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A lie told often enough becomes the truth.
-- Vladimir Ilyich Lenin - See more at:
A lie told often enough becomes the truth.
-- Vladimir Ilyich Lenin - See more at:
A lie told often enough becomes the truth.
-- Vladimir Ilyich Lenin - See more at:

Tuesday, 24 April 2012

Prof. Dr. Henrik Svensmark at EIKE - Updated

Henrik Svensmark is director of the Center for Sun-Climate Research at the Danish Space Institute.

Previously TCS blog has posted Prof. Dr Svensmark and his new theory - "The Climate is a result of changes in the clouds."

In this video, Henrik Svensmark is addressing the International Energy and Climate conference (EIKE) at Munich.

H/t Climate Realists

Nigel Calder reports:
Svensmark’s Cosmic Jackpot

Today the Royal Astronomical Society in London publishes (online) Henrik Svensmark’s latest paper entitled “Evidence of nearby supernovae affecting life on Earth”. After years of effort Svensmark shows how the variable frequency of stellar explosions not far from our planet has ruled over the changing fortunes of living things throughout the past half billion years. Appearing in Monthly Notices of the Royal Astronomical Society, It’s a giant of a paper, with 22 figures, 30 equations and about 15,000 words. See the RAS press release at

Prof Svensmark's latest paper can be found at this link (pdf)   

In Svensmark’s new paper an equally concise theory, that cosmic rays from exploded stars cool the world by increasing the cloud cover, leads to amazing explanations, not least for why evolution sometimes was rampant and sometimes faltered. In both senses of the word, this is a stellar revision of the story of life.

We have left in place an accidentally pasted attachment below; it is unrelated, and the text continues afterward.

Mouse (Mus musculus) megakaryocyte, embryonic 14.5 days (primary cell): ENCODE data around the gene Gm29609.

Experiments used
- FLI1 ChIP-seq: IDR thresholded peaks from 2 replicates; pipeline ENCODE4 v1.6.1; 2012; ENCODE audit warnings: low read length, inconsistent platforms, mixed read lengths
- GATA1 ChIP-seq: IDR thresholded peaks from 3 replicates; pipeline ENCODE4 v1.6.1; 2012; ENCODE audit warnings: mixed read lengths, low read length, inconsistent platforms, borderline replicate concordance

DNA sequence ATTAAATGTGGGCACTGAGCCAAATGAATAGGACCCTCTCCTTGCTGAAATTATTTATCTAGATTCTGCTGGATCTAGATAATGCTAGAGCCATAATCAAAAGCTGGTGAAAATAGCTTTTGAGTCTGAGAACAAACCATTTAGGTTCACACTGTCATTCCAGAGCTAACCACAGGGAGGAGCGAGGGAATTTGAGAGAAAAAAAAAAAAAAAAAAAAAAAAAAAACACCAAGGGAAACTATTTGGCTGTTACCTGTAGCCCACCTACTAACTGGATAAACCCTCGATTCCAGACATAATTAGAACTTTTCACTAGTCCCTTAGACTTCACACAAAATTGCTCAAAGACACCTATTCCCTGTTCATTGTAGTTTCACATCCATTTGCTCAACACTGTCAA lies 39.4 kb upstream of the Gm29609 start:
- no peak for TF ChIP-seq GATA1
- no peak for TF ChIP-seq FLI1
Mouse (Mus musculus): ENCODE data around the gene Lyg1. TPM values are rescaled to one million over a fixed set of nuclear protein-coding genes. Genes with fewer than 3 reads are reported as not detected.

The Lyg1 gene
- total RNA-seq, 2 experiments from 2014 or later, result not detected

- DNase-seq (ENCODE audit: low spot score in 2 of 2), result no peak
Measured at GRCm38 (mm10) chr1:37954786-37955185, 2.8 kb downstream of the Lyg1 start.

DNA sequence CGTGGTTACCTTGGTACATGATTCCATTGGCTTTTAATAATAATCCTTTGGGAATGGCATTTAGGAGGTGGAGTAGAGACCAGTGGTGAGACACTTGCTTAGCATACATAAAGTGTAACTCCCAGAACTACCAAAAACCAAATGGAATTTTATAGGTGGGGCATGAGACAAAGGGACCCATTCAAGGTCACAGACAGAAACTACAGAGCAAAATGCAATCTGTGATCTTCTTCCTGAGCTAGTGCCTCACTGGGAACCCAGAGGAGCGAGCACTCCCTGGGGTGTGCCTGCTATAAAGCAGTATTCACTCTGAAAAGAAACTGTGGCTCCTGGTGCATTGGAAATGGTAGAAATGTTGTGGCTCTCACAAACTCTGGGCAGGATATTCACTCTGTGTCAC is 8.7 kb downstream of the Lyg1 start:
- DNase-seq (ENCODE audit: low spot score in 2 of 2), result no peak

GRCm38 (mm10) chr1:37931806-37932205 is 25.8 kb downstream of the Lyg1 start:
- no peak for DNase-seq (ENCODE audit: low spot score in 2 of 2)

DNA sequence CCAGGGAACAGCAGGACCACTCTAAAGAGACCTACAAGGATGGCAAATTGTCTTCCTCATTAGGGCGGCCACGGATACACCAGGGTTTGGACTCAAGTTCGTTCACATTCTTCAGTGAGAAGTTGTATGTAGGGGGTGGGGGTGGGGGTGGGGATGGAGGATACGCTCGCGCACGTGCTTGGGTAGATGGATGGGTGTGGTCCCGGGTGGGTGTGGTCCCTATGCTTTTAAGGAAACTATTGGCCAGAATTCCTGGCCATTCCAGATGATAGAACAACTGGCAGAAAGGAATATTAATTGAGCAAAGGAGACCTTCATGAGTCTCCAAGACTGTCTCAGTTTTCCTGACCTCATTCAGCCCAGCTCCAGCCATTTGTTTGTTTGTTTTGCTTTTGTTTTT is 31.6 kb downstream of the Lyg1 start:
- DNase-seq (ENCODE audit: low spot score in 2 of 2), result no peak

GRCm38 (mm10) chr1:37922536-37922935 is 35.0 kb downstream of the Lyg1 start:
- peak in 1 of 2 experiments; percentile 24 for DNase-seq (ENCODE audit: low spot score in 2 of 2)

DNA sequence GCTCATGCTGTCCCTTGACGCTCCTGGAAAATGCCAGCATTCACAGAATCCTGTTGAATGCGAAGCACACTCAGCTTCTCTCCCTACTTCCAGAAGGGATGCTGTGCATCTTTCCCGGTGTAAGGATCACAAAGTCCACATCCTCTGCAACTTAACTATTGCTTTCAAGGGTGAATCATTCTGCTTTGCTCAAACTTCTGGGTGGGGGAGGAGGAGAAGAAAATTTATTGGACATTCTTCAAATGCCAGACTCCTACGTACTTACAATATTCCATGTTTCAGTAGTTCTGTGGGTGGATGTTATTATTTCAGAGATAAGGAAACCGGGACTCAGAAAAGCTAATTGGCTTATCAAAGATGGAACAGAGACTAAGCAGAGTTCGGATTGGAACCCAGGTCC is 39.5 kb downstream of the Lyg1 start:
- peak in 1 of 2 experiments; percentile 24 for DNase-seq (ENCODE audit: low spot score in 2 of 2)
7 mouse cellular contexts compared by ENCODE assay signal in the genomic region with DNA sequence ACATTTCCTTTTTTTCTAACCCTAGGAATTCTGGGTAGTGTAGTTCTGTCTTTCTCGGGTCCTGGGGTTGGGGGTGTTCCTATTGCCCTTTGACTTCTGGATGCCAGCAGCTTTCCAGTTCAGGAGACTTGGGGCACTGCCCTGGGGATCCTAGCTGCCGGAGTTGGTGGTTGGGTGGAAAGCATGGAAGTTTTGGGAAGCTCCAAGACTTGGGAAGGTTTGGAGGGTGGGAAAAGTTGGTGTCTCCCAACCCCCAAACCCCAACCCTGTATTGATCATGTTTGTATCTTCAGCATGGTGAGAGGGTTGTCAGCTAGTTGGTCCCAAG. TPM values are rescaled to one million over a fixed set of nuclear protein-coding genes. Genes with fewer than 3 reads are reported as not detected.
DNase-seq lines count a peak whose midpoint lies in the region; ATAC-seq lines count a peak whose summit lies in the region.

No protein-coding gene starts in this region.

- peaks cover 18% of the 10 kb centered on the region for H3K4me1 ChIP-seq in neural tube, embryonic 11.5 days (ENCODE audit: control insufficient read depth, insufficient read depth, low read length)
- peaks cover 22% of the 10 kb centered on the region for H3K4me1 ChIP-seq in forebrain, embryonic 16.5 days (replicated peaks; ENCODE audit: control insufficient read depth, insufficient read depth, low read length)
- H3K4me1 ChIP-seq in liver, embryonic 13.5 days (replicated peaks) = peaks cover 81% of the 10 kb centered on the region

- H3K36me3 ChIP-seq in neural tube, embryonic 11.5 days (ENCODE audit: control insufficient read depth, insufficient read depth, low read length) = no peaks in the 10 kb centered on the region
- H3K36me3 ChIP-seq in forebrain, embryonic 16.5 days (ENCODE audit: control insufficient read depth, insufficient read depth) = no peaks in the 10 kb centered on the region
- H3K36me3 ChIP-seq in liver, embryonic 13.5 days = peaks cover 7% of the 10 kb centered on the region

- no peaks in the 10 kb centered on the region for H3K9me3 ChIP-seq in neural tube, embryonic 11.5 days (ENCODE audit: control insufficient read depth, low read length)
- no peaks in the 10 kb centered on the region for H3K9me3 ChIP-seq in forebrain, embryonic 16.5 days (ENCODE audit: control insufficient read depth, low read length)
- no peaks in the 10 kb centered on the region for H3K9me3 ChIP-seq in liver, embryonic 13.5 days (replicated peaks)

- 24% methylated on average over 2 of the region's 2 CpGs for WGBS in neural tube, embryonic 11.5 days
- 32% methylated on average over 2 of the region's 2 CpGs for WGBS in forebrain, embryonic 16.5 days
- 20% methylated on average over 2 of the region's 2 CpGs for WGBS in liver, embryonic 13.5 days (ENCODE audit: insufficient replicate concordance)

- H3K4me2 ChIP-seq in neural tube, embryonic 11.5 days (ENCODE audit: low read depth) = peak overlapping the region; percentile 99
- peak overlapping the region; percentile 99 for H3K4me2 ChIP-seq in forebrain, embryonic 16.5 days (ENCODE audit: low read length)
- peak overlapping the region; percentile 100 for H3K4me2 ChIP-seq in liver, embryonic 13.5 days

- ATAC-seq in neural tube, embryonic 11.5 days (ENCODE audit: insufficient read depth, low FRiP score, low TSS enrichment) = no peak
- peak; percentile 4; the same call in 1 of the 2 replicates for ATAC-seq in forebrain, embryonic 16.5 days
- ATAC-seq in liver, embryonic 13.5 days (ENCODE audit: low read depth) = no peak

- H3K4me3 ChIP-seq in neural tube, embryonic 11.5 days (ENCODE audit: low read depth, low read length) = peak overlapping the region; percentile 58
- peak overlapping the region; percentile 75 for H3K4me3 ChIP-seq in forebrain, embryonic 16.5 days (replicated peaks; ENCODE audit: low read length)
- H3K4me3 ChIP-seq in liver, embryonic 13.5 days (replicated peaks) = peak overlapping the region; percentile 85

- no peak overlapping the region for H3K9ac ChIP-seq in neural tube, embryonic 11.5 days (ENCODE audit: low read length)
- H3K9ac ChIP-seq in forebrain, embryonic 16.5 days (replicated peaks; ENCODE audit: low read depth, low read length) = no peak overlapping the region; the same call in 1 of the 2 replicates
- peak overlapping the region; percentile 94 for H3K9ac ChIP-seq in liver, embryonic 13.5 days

Here are the main results:
The long-term diversity of life in the sea depends on the sea-level set by plate tectonics and the local supernova rate set by the astrophysics, and on virtually nothing else.
The long-term primary productivity of life in the sea – the net growth of photosynthetic microbes – depends on the supernova rate, and on virtually nothing else.
Exceptionally close supernovae account for short-lived falls in sea-level during the past 500 million years, long-known to geophysicists but never convincingly explained..
As the geological and astronomical records converge, the match between climate and supernova rates gets better and better, with high rates bringing icy times.

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